Council on Tall Buildings and Urban Habitat
 CTBUH San Francisco Holds Inaugural Event
SOMA in the 21st Century: Densifying the Neighborhood
May 14, 2013


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Read the San Francisco Chronicle coverage of the event
SAN FRANCISCO - The new San Francisco chapter of the Council on Tall Buildings and Urban Habitat (CTBUH) held its first public event on May 14 at Gensler headquarters, drawing more than 100 guests to a panel discussion on the future of the burgeoning South of Market Area (SOMA). Hot on the heels of a similar inaugural event hosted by the new CTBUH Canada Chapter in Toronto last month, the San Francisco Chapter is further evidence of the Council’s increasing outreach at the local level.
Members of the panel and City Representatives gather for a photo (l to r): John Rahaim, City of San Francisco; Jim Quiter, Arup; Peter Weingarten, Gensler; and Peter Back, Boston Properties
Moderated by John Rahaim, Director of Planning for the City of San Francisco, the panel comprised a range of experts in the local neighborhood, which is seeing a burst of tall building development, to be crowned by the Transbay Tower transit station and mixed-used development in 2017.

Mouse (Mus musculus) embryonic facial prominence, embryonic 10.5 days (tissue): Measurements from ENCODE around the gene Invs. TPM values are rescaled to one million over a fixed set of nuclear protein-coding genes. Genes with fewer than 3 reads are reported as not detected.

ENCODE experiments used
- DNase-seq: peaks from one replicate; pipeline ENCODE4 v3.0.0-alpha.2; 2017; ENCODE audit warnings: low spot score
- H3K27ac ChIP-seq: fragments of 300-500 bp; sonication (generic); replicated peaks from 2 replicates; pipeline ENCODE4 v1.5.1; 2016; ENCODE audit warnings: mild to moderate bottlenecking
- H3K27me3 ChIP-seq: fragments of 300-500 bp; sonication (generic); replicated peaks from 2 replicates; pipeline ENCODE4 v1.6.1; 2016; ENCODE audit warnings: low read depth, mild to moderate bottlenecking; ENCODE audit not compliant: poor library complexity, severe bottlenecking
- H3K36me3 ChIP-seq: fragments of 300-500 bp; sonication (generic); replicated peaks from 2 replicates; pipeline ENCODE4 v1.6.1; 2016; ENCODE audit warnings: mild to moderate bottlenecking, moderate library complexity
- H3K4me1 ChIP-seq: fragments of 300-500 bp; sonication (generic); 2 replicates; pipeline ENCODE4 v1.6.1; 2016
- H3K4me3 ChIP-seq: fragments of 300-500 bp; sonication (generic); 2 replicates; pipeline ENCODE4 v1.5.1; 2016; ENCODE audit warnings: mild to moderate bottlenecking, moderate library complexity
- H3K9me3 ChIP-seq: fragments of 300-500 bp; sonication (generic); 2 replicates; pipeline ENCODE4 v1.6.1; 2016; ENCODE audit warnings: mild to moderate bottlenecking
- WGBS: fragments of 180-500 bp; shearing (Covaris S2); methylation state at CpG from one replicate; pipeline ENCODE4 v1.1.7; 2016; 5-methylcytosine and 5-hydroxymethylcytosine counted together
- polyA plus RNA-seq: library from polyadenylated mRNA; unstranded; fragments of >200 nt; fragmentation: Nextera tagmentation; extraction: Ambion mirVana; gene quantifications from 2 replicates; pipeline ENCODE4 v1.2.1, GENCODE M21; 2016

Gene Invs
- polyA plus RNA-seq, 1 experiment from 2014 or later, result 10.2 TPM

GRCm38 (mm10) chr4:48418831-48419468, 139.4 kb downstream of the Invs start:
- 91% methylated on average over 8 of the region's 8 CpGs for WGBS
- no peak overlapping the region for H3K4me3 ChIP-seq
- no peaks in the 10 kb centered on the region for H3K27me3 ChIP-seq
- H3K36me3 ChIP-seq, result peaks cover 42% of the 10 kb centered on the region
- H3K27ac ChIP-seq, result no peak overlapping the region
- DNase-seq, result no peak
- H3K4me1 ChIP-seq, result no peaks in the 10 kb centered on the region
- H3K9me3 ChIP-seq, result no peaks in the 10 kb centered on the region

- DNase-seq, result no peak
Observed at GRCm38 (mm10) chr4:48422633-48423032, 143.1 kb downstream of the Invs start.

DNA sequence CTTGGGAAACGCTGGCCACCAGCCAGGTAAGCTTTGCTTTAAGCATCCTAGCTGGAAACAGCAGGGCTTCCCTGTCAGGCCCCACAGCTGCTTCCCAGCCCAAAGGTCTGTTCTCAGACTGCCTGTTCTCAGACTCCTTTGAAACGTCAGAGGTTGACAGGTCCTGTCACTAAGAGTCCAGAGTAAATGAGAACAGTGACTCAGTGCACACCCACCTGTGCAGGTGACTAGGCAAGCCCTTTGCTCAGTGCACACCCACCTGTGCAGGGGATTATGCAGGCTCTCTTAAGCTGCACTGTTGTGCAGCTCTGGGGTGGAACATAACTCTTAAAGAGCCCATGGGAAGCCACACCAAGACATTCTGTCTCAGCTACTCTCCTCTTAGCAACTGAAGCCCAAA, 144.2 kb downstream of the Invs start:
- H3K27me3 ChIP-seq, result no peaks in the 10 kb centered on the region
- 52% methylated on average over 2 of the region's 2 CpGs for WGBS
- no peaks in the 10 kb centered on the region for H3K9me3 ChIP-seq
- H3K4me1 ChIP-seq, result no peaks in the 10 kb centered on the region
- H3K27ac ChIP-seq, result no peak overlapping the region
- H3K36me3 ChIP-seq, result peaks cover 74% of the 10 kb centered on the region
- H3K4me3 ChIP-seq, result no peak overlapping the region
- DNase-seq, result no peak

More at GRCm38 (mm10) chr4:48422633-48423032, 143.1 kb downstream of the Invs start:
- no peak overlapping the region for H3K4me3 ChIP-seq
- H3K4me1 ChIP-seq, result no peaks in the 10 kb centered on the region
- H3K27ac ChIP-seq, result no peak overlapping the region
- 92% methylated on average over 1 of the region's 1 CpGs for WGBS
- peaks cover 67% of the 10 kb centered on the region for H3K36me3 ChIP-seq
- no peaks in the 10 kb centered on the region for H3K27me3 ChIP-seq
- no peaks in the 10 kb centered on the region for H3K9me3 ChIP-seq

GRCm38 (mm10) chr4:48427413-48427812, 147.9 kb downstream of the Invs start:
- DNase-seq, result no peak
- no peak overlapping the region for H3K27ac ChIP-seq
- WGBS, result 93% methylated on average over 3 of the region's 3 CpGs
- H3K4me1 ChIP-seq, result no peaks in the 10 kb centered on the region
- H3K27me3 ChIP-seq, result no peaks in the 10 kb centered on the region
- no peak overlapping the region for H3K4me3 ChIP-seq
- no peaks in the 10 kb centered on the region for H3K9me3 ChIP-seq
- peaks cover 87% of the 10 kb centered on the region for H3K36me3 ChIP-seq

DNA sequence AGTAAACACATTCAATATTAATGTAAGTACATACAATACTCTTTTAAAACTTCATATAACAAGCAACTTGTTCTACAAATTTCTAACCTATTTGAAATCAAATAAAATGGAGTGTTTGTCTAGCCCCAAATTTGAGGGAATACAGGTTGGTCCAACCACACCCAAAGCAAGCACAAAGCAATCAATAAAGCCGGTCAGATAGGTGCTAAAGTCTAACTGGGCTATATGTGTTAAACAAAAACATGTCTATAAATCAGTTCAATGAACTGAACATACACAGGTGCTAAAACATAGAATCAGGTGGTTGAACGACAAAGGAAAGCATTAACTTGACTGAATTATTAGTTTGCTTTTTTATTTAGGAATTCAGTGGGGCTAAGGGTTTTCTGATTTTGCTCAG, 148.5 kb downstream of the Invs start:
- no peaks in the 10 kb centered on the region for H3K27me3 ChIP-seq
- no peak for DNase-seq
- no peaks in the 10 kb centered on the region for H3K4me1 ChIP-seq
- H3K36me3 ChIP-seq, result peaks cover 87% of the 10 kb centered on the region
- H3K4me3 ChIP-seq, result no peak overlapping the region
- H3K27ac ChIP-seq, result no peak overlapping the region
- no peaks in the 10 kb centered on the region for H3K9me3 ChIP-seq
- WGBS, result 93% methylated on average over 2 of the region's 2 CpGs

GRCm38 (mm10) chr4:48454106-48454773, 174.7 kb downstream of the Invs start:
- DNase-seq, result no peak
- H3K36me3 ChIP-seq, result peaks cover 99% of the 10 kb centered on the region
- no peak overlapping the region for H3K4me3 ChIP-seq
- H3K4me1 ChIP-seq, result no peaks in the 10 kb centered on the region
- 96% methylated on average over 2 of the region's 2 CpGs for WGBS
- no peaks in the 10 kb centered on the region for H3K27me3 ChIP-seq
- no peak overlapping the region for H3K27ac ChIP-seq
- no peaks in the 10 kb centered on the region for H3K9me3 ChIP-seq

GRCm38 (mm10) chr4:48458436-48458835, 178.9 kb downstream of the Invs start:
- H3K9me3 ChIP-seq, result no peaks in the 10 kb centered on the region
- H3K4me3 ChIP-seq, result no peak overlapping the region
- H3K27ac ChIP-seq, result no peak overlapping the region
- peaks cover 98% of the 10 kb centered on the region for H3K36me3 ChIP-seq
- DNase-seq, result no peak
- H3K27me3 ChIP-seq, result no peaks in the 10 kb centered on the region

Panelists included:
•    Alexa Arena, Forest City
•    Randy Howder, Gensler
•    Chris Heimburger, Kilroy Realty
•    Peter Back, Boston Properties

“The event was a big success,” said Jim Quiter, CTBUH San Francisco City Co-Representative and Fire Protection Engineering leader at Arup, “It brought together a good cross-section of people who will live and work in SOMA, and who have an interest in making tall buildings a successful part of the equation.”

The panel drew the attention of the press, resulting in a San Francisco Chronicle article.
John Rahaim discusses with delegates after the panel
Delegates socialize after the panel

Rahaim set the stage for a lively discussion with the question,
“Why densification? Why now? The US population will grow by 50 million in 2040; the Bay Area will grow by 1.5 million. San Francisco is the second-densest city in the US after New York. There’s a need for additional space, and we need to grow in the most rational way.”

The panel noted a dominant trend in San Francisco, which will come to shape SOMA for the coming decades: People are increasingly drawn to urban neighborhoods that integrate the fabric of the city into new building strategies, and that capitalize on the indoor / outdoor experience. New commercial tenants and owners will play an important role in shaping these neighborhoods, both with their culture and their chosen approach to architecture.

At the event, Peter Weingarten, CTBUH San Francisco City Co-Representative and principal at Gensler, announced that the next CTBUH San Francisco event will take place in the fall, and will be a discussion around “livability and workability.”

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